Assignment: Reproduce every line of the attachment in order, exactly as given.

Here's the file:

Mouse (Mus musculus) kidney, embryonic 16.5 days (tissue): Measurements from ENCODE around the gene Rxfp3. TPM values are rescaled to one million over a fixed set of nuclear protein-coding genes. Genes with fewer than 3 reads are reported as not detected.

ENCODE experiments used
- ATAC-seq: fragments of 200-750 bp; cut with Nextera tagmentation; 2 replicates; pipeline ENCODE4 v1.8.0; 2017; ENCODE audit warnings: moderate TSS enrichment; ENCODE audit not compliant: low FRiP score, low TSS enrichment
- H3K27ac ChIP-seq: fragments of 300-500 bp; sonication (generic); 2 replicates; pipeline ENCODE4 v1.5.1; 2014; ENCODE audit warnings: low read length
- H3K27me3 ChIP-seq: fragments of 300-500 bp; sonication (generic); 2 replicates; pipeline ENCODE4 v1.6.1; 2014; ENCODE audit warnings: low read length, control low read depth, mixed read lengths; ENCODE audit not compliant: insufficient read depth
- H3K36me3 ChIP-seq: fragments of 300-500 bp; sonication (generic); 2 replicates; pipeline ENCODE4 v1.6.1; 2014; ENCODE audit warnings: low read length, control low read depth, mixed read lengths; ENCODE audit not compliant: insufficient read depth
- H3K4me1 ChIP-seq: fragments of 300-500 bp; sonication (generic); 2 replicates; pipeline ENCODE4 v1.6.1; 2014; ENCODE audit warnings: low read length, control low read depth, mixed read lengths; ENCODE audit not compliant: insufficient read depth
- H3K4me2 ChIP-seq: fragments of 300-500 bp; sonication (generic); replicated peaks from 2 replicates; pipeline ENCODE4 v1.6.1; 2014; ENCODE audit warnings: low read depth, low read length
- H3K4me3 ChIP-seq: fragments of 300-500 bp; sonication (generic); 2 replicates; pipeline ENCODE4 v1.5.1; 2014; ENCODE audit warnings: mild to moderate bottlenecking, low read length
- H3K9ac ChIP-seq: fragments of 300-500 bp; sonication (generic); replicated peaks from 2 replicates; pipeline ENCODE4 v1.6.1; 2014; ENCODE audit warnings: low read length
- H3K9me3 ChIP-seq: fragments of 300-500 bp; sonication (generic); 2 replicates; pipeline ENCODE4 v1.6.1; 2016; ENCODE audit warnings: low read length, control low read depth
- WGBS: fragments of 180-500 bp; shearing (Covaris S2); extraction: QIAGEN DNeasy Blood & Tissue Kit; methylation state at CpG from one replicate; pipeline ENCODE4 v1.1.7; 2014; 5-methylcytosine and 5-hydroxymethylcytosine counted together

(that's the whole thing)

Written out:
Mouse (Mus musculus) kidney, embryonic 16.5 days (tissue): Measurements from ENCODE around the gene Rxfp3. TPM values are rescaled to one million over a fixed set of nuclear protein-coding genes. Genes with fewer than 3 reads are reported as not detected.

ENCODE experiments used
- ATAC-seq: fragments of 200-750 bp; cut with Nextera tagmentation; 2 replicates; pipeline ENCODE4 v1.8.0; 2017; ENCODE audit warnings: moderate TSS enrichment; ENCODE audit not compliant: low FRiP score, low TSS enrichment
- H3K27ac ChIP-seq: fragments of 300-500 bp; sonication (generic); 2 replicates; pipeline ENCODE4 v1.5.1; 2014; ENCODE audit warnings: low read length
- H3K27me3 ChIP-seq: fragments of 300-500 bp; sonication (generic); 2 replicates; pipeline ENCODE4 v1.6.1; 2014; ENCODE audit warnings: low read length, control low read depth, mixed read lengths; ENCODE audit not compliant: insufficient read depth
- H3K36me3 ChIP-seq: fragments of 300-500 bp; sonication (generic); 2 replicates; pipeline ENCODE4 v1.6.1; 2014; ENCODE audit warnings: low read length, control low read depth, mixed read lengths; ENCODE audit not compliant: insufficient read depth
- H3K4me1 ChIP-seq: fragments of 300-500 bp; sonication (generic); 2 replicates; pipeline ENCODE4 v1.6.1; 2014; ENCODE audit warnings: low read length, control low read depth, mixed read lengths; ENCODE audit not compliant: insufficient read depth
- H3K4me2 ChIP-seq: fragments of 300-500 bp; sonication (generic); replicated peaks from 2 replicates; pipeline ENCODE4 v1.6.1; 2014; ENCODE audit warnings: low read depth, low read length
- H3K4me3 ChIP-seq: fragments of 300-500 bp; sonication (generic); 2 replicates; pipeline ENCODE4 v1.5.1; 2014; ENCODE audit warnings: mild to moderate bottlenecking, low read length
- H3K9ac ChIP-seq: fragments of 300-500 bp; sonication (generic); replicated peaks from 2 replicates; pipeline ENCODE4 v1.6.1; 2014; ENCODE audit warnings: low read length
- H3K9me3 ChIP-seq: fragments of 300-500 bp; sonication (generic); 2 replicates; pipeline ENCODE4 v1.6.1; 2016; ENCODE audit warnings: low read length, control low read depth
- WGBS: fragments of 180-500 bp; shearing (Covaris S2); extraction: QIAGEN DNeasy Blood & Tissue Kit; methylation state at CpG from one replicate; pipeline ENCODE4 v1.1.7; 2014; 5-methylcytosine and 5-hydroxymethylcytosine counted together